Grandpa’s pizza recipe is the best homemade pizza. Hands down. Growing up, my grandpa was my best friend. I spent hours and hours with him while my grandma was working. Even when I was older, I spent time with him. His birthday would have been Thursday– and it got me to thinking about his homemade pizza recipe and I decided to share with my readers.
Grandpa and I would go for breakfast every day at a diner in town– we’d hit the door and pretty soon, here’d come my chocolate milk and his coffee. Followed by our food– they knew what we ordered. Some days, for lunch, we would hit another diner where I was introduced to lemon-lime phosphates and “real” cherry Cokes. There too, our food would arrive shortly after we did– they knew what we wanted. Grandpa was always my go-to guy with questions growing up. I remember calling him in a panic once because I heard the sun was going to burn out and was concerned. (I was 5 or 6). He calmly explained to me that the sun wouldn’t burn out until long after I was gone.
He gave me my love of Westerns. On hot summer afternoons, we would watch whatever western happened to be on that day. One of our favorites was Ballad of Josie, with Doris Day and Peter Graves. We also always made time for Price is Right too– the old ones, with Bob Barker.
As I got older, he supported my book-a-day habit and my love of photography. He also let me pretty much have free rein in his woodworking shop– where I was allowed to saw and hammer and build until my heart’s content.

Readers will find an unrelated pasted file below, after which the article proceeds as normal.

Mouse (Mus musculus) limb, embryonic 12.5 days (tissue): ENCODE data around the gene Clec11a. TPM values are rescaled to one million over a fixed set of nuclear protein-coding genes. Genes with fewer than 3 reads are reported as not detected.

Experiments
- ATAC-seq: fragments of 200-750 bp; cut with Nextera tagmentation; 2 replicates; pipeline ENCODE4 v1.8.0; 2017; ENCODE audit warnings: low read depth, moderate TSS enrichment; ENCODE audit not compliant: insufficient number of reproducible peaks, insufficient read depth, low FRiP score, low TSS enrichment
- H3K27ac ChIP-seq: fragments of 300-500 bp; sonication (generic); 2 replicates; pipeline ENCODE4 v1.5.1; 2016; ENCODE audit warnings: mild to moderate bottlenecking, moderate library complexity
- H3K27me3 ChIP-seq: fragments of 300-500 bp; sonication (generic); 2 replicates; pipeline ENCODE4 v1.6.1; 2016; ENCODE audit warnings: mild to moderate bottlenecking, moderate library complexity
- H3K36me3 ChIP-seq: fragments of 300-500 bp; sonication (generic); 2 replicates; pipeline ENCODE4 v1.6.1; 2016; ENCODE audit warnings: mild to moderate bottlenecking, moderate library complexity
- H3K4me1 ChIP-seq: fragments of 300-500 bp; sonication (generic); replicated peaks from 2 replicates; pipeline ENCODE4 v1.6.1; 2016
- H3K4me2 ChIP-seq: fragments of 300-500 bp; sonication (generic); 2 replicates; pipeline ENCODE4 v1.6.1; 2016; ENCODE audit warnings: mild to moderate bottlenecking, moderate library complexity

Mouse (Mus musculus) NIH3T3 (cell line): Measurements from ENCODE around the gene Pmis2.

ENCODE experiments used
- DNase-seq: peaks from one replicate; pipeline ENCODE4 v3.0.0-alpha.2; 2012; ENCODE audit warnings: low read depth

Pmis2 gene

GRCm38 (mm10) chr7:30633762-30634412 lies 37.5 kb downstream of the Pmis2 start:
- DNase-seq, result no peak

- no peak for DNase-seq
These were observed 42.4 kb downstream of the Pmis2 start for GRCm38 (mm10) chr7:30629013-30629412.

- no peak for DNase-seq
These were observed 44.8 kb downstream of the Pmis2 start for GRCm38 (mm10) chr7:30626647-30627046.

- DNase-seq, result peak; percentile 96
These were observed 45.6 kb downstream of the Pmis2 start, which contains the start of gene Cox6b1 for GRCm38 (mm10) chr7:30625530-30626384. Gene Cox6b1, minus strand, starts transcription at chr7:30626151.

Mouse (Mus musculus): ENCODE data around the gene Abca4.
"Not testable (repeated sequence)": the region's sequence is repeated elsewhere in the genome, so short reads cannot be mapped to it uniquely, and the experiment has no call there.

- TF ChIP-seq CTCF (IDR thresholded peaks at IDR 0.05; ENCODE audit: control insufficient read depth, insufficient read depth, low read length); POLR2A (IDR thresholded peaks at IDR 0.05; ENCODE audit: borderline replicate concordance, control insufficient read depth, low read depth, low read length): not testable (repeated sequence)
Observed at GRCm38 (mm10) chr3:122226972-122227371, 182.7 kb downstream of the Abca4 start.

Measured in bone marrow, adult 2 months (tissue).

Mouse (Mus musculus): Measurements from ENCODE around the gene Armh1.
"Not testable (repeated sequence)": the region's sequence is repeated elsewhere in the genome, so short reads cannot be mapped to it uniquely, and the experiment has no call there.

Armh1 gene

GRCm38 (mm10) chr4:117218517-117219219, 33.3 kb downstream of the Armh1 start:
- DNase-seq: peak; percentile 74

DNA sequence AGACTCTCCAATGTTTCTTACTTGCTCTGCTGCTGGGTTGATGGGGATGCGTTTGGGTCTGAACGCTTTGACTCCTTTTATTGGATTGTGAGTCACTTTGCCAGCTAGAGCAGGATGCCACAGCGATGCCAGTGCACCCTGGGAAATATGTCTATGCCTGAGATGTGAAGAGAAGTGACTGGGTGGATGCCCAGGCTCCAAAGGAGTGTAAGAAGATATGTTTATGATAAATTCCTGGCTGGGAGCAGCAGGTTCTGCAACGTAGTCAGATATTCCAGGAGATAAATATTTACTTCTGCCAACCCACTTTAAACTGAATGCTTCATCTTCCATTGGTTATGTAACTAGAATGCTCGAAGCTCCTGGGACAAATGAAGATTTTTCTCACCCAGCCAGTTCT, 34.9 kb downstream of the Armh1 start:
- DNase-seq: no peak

Grandpa was retired, but for extra money he used to build doll houses and other wood items and sell them at craft shows and festivals. More often than not, I was his shadow– both in the shop and at the shows. Once, we were even interviewed by the local newspaper– he talked about his model trains and his doll houses. He said his next project was to create one with electric lights. However, only one little girl was ever going to get a spiral staircase – me.
After he had open-heart surgery, we began walking the neighborhood. The plat near his house had several Indian names for street names. He always promised me a $1.00 if I could name them all correctly– I never could. I always got hung up on the same one– and I’d tell you what it was, but I can’t spell it either. We’d work our way in a big circle, and always ended up by the Dairy Queen. We would buy an ice cream cone – he wasn’t supposed to have any – and we’d walk the back way home to make sure Grandma didn’t see us.
Every summer, I would spend at grandma and grandpa’s. On Fridays, it was pizza day. Grandpa’s pizza recipe was very unique and special. Either Jeff, Dan or I would stand at the fridge and start unloading food– anything was game. Hot dogs, leftover spaghetti, steak, chicken, peppers– you name it, we probably ate it on a pizza at one time or another. We’d start with a pizza kit–the kind with the crust mix and canned sauce– and went from there. Some days, it was a simple pepperoni and sausage and cheese pie– other days, it was what we called “the works.” (And, by the way, if you have never tried it– hot dogs on a pizza isn’t half bad.)
Each time I talked to Grandpa and visited, I would always ask “When are you going to make my doll house?” He’d always reply, “I better get on that one of these days.” We had an entire set of plans– every time I came across something I wanted in my “house” it was added to the binder. Even the pattern for my spiral staircase.
My grandpa died a few years ago. I asked to do his eulogy– I talked about growing up with a grandpa like him and all the things we did together. Then, I gave his pizza recipe. I’m sure some thought that was strange– but, those who truly knew my grandpa understood.
For the record, I never did get a doll house custom built. I have one that he built but not just for me. The day he died, I went down into the basement in his work shop and grabbed the binder. After I read his eulogy, I put the plans in the casket with him.
Perhaps, he is working on it right now. Spiral staircase, electric lights and eating some homemade pizza.